Five years ago, partners Alex Smith and Rik Fisher purchased a run-down 30-acre farm in Ashton in the Adelaide Hills. They had one goal in mind: eventually, they would use produce from the farm in their own restaurant. It would be farm-to-table dining in its most pure, direct form.
After years of tending the land and growing vegetables, fruits and nuts, the pair found what would become their venue – 30 Acres – just 20 minutes down the road from the farm, on The Parade in the old Norwood Squash Centre (previously signposted by those giant stick figures on the wall outside).
Smith will mostly stay in the cafe while Fisher works on the farm. “My job will be kind of like a full-time farmer up there,” he says. “We’ve got a mountain of fruit trees … hazelnut trees with black truffle spores in the roots. Going forward, we’ve got a big section of veggies, which we’re looking forward to … in the summer. We’re going to keep growing and growing and growing … we want to get more chickens; we really want free-range chickens through the fruit trees.”
Wherever they can’t use their own produce, 30 Acres will showcase other suppliers from the Hills and across the state. Their on-site bakery, just upstairs from the main dining area, is turning out sourdough, danishes, croissants and other pastries, all from South Australian ingredients. “The flour we’re using is milled in South Australia … we’re using Cummins Milling from the Eyre Peninsula. They’re one of the oldest flour mills in Australia,” says Smith.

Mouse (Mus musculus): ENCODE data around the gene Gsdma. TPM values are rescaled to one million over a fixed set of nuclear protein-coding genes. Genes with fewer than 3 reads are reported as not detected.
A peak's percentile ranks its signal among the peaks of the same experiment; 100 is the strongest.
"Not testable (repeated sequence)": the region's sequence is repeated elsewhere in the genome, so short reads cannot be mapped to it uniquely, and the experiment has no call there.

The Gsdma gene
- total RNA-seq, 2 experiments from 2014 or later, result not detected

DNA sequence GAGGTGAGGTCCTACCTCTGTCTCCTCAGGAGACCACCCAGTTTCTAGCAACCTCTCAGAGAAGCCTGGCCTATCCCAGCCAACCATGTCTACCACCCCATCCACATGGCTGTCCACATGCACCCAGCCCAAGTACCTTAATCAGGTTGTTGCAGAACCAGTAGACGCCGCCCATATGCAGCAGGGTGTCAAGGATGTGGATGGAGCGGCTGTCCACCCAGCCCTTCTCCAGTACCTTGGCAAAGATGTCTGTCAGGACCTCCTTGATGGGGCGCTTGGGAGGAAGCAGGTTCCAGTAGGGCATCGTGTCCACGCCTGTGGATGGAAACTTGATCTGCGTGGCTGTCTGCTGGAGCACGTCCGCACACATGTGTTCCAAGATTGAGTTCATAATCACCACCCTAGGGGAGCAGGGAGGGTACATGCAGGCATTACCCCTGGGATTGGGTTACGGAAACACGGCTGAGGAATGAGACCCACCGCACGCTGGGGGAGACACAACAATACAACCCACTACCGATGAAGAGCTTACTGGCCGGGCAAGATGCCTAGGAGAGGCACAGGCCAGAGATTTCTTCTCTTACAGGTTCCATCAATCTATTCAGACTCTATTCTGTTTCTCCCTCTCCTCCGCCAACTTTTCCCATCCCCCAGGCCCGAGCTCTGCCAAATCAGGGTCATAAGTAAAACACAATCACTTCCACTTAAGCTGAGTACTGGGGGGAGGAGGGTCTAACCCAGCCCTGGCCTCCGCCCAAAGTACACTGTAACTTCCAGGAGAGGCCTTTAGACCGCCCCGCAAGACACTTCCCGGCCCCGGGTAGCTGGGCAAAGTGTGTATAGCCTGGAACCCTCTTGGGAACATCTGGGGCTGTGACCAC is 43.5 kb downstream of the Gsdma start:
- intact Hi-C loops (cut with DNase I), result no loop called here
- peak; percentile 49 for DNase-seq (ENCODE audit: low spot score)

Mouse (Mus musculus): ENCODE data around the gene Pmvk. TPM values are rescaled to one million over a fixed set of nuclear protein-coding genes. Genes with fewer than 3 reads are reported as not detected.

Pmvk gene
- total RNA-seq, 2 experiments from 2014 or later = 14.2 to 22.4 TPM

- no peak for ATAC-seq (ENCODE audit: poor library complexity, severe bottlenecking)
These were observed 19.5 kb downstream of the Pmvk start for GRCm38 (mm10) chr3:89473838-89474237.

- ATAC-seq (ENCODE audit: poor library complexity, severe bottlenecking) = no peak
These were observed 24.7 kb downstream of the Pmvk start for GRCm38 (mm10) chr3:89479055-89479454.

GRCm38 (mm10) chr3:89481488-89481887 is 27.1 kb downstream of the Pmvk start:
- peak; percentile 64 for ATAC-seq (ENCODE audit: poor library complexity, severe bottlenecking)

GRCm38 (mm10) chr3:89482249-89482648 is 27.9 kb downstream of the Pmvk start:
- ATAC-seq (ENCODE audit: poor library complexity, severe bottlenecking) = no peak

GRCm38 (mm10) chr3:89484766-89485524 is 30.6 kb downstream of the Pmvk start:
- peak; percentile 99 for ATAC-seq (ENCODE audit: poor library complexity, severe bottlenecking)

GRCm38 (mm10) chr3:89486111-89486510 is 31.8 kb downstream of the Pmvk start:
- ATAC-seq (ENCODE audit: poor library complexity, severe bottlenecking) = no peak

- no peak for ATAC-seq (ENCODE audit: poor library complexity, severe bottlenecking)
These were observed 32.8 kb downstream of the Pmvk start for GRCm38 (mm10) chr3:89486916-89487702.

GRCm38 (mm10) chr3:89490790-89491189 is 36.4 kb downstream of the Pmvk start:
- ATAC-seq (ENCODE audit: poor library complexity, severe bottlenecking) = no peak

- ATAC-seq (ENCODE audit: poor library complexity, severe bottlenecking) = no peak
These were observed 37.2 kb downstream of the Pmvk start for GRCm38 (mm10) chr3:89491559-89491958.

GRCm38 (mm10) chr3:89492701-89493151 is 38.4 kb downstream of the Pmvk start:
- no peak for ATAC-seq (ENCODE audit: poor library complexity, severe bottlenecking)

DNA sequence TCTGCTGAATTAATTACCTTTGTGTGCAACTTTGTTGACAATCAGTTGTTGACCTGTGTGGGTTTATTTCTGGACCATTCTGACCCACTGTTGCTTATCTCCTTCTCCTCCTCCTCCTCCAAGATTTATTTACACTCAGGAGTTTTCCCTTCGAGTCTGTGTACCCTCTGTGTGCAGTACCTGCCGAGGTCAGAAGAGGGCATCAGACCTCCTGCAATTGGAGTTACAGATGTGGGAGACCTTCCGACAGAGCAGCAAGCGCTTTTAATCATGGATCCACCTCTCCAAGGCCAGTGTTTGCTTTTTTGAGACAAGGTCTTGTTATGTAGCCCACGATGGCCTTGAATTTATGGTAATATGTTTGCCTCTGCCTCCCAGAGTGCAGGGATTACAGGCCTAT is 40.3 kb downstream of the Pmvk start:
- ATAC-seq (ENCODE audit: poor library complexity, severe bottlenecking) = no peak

They’re also using Paris Creek Farms butter in their croissants. “Everyone thinks French butter is better, but I believe South Australian is better,” says Smith. “We’ve got Section 28 cheese in there, and ham from the Adelaide Hills as well.”
For obvious reasons, the menu – by head chef James Brinklow (ex-The Lane) – is seasonal and subject to change. Right down to the fruit juices. Currently, for breakfast, you can order eggs Benedict with a house-made sourdough crumpet, vermouth hollandaise and kale; baked eggs with roasted peppers and chickpeas; or XO mushrooms with kale, fried egg, goat curd, fermented cabbage and wild rice. For lunch, you might get ricotta dumplings; charcoal market fish with curry butter, pipis and wilted greens; woodfired chicken with a caper, pine nut and currant dressing; and Ellis Butchers pork and fennel coiled sausage with pickled peppers and romesco sauce. Dinner service will be introduced soon, and there's an all-local booze menu.
Smith and Fisher have opened cafes together before – Oar, Kitchen Smith and the recently closed 303 by the Sea – but 30 Acres is easily their most personal project yet. The pair designed the interior and renovated the space themselves, with some help from family. Pay attention to the details; Fisher’s love for vintage light fittings led to him sourcing reclaimed industrial lights from a ship in Germany and a 60-year-old shatterproof number from a bomb shelter in the Czech Republic.
“It was about building a restaurant that we’ll own forever. Me and Rik plan to be here in 20, 30 years’ time – so it was really important for us that we just chose things that we wanted to surround ourselves with, and that we like,” says Smith.